Aboriginal elders have halted a heritage investigation into the Rio Tinto iron ore project in Western Australia amid concerns the global mining company downplayed the damage it caused them after August explosions destroyed an Aboriginal rock shelter and impacted residents.
Rio Tinto visited the Namuldi site last weekend with representatives of the Montolgora Guruma people after an August 6 explosion toppled the Pilbara forest and destroyed a square meter of rock from the remains of a shelter estimated to have housed more than 40,000 people. Inhabited for -50,000 years.
“Investigations indicated no structural damage to the rock shelter itself and no damage to cultural materials,” Rio Tinto vice president Cecile Thaxter said in a webcast on Monday. “We will learn from this incident, including adjusting our practices as necessary.”
Public outcry over this incident was much lower than what happened three years ago, when Rio Tinto destroyed the rock shelters at Juukan Gorge in the same area, showing evidence of human habitation dating back 46,000 years.
But amid deep concern from traditional owners over Rio’s handling of the latest incident, Montolgora Juroma elders have halted investigations into the Brockman Sincline project, which needs the world’s largest iron ore mine to maintain production.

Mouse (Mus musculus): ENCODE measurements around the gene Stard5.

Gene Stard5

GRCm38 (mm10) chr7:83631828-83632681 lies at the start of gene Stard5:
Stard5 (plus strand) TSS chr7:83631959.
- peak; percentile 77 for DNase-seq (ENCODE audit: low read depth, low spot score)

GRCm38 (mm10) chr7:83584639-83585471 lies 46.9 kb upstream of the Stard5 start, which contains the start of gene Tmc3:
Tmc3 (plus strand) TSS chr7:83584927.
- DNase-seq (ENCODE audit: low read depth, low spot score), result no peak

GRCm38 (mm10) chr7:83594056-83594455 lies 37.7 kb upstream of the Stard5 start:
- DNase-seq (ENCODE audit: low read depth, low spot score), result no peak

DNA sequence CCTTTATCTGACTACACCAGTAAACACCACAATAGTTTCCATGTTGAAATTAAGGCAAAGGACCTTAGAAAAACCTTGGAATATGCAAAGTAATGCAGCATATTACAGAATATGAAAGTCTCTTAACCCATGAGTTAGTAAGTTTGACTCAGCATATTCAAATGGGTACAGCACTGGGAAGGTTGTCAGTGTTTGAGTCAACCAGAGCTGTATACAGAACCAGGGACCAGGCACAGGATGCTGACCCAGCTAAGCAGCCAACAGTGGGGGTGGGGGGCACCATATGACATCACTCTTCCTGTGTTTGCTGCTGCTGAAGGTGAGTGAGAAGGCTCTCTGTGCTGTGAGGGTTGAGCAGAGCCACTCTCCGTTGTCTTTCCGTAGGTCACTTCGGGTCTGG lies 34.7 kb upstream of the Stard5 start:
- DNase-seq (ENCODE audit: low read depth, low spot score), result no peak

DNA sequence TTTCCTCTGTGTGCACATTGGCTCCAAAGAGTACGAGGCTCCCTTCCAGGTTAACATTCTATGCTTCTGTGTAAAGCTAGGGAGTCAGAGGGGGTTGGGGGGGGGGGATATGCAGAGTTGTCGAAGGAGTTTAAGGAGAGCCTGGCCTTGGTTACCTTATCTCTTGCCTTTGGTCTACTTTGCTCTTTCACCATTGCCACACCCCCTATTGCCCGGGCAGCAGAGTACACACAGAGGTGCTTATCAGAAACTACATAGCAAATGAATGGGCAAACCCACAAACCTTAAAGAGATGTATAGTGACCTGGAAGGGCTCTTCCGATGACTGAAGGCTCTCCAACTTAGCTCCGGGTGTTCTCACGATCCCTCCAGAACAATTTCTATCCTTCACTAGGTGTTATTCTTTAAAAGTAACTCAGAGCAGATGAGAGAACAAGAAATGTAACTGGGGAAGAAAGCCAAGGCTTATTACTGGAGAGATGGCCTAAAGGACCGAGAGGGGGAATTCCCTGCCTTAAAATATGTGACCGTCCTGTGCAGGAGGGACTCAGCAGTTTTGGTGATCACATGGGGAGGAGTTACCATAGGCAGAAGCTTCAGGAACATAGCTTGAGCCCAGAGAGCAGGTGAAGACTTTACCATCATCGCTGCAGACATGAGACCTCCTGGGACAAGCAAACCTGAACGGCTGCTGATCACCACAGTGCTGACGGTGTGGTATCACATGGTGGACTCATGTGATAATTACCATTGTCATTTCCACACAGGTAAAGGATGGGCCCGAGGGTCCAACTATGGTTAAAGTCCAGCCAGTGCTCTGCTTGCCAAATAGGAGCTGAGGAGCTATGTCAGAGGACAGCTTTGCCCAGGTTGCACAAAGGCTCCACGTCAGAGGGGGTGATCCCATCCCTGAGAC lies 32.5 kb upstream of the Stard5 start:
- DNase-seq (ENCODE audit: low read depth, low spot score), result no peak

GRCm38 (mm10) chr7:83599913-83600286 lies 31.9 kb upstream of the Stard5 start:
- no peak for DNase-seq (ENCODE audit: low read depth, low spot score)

“Rio was quick to tell its investors that they were causing no impact on our heritage, but once again failed to take our views into account,” said Dawn Hughes, director of the Wintawari Juruma Aboriginal Corporation (WGAC), representing the territory. Montolgora Juroma.
“We asked Rio in 2016 to provide adequate protection for this site, but they did not do so,” she said in a statement to Reuters.
A Rio Tinto spokesman did not immediately respond to a request for comment.
Rio Tinto, which has not made any public statement seven weeks after the explosion, said it was sorry, had taken steps to inform relevant parties, and had reformed its practices since the Juukan incident. The company said that this is the first time, out of more than 1,800 explosions, that it has discovered such a defect.
“We are very concerned to learn that 87 of our rock shelters are under blast control. What is their condition? How many others are affected?” Hughes said, adding that traditional owners had no input or oversight of the explosions.
The dispute comes at a time when investors and car manufacturers are increasingly examining human rights and heritage protection in their assessments of Australian mines.
Rio’s destruction of rock shelters in the Juukan Gorge in 2020 sparked global outrage, the departure of top executives and a parliamentary inquiry that recommended a review of Australia’s Aboriginal heritage protection laws.
However, Western Australia is on the verge of scrapping the Aboriginal Heritage Protection Acts 2021, which were introduced on July 1, due to opposition from landowners.
The latest incident comes amid declining support for the October 14 referendum that would recognize Indigenous people in the Australian Constitution and establish an Indigenous body to advise the government on matters affecting Indigenous people.
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